The COA reviewed the record and held that the district court's decision did not arbitrarily disregard undisputed evidence, nor was there any evidence of extrinsic considerations such as bias, passion, or prejudice:
Lindsay's affidavit was misleading. When the district court revised Lindsay's affidavit by adding necessary information that was missing from it and correcting misleading information in the affidavit, it concluded that the revised affidavit did not support a showing of probable cause. We agree. The district court did not err in this conclusion. The revised affidavit would not provide probable cause to believe that if Hodge had engaged in aggravated indecent liberties with a child, any evidence of this would be found on his computer.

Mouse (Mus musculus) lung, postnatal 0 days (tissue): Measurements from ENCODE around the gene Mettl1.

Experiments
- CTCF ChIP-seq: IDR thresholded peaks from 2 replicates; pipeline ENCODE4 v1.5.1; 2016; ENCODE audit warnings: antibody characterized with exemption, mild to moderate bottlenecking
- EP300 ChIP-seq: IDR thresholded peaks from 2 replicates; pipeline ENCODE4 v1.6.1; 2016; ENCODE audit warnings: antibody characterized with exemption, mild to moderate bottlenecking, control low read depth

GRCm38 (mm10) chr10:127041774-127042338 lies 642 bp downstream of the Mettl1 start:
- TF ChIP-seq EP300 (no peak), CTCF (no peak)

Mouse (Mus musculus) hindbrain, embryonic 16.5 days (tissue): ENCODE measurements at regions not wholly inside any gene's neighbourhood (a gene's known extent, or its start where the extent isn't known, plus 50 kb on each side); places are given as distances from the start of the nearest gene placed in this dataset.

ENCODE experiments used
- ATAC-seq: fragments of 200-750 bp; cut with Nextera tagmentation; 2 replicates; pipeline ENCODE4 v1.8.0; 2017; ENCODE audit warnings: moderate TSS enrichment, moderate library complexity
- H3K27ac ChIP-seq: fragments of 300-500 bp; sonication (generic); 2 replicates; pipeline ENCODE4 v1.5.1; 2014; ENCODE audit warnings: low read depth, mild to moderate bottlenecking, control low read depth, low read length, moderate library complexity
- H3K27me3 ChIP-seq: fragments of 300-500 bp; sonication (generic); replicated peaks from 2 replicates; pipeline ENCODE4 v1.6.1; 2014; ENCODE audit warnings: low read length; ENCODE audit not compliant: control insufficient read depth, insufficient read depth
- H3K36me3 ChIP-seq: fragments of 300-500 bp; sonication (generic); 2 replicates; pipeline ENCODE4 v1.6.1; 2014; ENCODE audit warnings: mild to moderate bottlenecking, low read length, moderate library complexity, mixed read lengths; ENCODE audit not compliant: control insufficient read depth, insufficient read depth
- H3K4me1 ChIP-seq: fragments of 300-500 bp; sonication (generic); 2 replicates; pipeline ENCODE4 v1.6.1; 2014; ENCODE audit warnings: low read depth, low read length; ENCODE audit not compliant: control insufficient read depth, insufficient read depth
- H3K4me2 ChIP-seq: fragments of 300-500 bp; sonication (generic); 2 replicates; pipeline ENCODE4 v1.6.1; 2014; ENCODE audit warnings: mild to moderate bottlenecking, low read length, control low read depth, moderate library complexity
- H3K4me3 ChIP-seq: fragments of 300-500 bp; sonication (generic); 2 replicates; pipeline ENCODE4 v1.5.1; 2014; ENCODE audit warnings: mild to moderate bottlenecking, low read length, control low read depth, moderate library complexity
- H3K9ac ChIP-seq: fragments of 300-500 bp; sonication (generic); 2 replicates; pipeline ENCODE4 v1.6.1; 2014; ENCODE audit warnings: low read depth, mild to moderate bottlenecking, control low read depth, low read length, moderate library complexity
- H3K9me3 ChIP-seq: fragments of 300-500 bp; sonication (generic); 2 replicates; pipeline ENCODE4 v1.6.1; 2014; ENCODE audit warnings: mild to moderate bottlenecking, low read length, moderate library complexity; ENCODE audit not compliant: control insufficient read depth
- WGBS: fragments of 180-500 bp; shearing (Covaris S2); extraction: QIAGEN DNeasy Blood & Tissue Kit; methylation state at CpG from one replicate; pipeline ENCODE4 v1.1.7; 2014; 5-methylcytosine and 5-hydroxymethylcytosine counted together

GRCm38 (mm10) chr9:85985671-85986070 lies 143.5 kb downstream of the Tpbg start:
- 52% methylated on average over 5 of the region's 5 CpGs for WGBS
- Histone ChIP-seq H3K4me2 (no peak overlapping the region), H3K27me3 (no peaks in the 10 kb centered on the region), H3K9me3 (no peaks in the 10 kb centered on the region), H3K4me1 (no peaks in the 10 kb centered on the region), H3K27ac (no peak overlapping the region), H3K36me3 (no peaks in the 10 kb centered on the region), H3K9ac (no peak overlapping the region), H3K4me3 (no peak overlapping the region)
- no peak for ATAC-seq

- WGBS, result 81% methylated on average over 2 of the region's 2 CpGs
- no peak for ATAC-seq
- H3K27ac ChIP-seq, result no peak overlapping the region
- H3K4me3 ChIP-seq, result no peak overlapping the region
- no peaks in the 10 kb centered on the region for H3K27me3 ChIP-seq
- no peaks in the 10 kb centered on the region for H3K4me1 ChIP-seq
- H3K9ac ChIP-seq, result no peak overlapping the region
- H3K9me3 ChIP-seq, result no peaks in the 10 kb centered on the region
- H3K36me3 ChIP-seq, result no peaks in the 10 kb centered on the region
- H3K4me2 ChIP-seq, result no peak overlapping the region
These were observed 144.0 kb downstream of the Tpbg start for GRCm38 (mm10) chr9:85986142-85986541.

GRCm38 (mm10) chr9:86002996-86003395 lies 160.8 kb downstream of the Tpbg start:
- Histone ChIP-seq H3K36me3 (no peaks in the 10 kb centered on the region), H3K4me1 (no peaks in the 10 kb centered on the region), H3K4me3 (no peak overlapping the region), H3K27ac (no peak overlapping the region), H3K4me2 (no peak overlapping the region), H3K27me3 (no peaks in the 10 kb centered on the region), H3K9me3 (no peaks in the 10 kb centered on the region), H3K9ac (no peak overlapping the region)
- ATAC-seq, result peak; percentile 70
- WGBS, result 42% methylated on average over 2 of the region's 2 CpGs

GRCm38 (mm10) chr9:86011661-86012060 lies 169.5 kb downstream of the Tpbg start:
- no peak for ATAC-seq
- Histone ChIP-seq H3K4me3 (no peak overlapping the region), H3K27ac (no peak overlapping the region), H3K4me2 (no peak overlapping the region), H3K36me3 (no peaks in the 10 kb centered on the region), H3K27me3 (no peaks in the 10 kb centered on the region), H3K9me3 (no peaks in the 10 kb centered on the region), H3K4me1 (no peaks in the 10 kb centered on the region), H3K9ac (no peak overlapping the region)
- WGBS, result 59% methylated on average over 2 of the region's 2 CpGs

Finally, the COA rejected the state's claim that the good-faith exception should save this search:
The State's sole argument on this issue is that the district court incorrectly found that Lindsay deliberately misled the magistrate. Lindsay addressed this issue in her testimony at the hearing. Her credibility was a matter for the district court, not us. The district court obviously did not believe that she did not intend to hide information. As stated by the district court, “the purposeful omission of material facts was misleading.” We find support in the record for the district court discrediting Lindsay's testimony on this point. The district court did not err in finding that the Leon exception does not apply.
[Update: the state did not file a PR and the mandate issued on March 18, 2010.]
[Further update: on March 16, 2010, the district court dismissed the Shawnee County prosecution.]